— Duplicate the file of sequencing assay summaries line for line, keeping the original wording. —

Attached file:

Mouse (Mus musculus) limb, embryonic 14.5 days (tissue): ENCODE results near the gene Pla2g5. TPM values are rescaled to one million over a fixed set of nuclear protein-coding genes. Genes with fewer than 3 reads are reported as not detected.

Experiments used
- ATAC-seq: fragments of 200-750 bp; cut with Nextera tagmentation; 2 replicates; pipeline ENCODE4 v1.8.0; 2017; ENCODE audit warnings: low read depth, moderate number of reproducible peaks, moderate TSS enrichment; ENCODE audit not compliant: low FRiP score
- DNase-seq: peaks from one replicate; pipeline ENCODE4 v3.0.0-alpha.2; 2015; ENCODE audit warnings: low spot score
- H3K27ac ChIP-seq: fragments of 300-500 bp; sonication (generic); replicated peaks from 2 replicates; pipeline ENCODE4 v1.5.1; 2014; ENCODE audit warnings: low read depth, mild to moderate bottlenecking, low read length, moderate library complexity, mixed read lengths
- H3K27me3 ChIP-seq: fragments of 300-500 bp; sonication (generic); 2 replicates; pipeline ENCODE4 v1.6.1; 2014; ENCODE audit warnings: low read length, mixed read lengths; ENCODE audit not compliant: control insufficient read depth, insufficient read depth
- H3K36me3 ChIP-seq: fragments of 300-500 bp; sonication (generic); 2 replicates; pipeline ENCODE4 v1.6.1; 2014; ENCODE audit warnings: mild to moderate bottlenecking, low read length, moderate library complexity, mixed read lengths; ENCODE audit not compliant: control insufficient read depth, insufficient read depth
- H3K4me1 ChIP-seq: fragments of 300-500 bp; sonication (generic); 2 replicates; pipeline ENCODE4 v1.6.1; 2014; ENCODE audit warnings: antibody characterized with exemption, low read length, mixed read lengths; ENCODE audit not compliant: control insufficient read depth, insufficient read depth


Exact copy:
Mouse (Mus musculus) limb, embryonic 14.5 days (tissue): ENCODE results near the gene Pla2g5. TPM values are rescaled to one million over a fixed set of nuclear protein-coding genes. Genes with fewer than 3 reads are reported as not detected.

Experiments used
- ATAC-seq: fragments of 200-750 bp; cut with Nextera tagmentation; 2 replicates; pipeline ENCODE4 v1.8.0; 2017; ENCODE audit warnings: low read depth, moderate number of reproducible peaks, moderate TSS enrichment; ENCODE audit not compliant: low FRiP score
- DNase-seq: peaks from one replicate; pipeline ENCODE4 v3.0.0-alpha.2; 2015; ENCODE audit warnings: low spot score
- H3K27ac ChIP-seq: fragments of 300-500 bp; sonication (generic); replicated peaks from 2 replicates; pipeline ENCODE4 v1.5.1; 2014; ENCODE audit warnings: low read depth, mild to moderate bottlenecking, low read length, moderate library complexity, mixed read lengths
- H3K27me3 ChIP-seq: fragments of 300-500 bp; sonication (generic); 2 replicates; pipeline ENCODE4 v1.6.1; 2014; ENCODE audit warnings: low read length, mixed read lengths; ENCODE audit not compliant: control insufficient read depth, insufficient read depth
- H3K36me3 ChIP-seq: fragments of 300-500 bp; sonication (generic); 2 replicates; pipeline ENCODE4 v1.6.1; 2014; ENCODE audit warnings: mild to moderate bottlenecking, low read length, moderate library complexity, mixed read lengths; ENCODE audit not compliant: control insufficient read depth, insufficient read depth
- H3K4me1 ChIP-seq: fragments of 300-500 bp; sonication (generic); 2 replicates; pipeline ENCODE4 v1.6.1; 2014; ENCODE audit warnings: antibody characterized with exemption, low read length, mixed read lengths; ENCODE audit not compliant: control insufficient read depth, insufficient read depth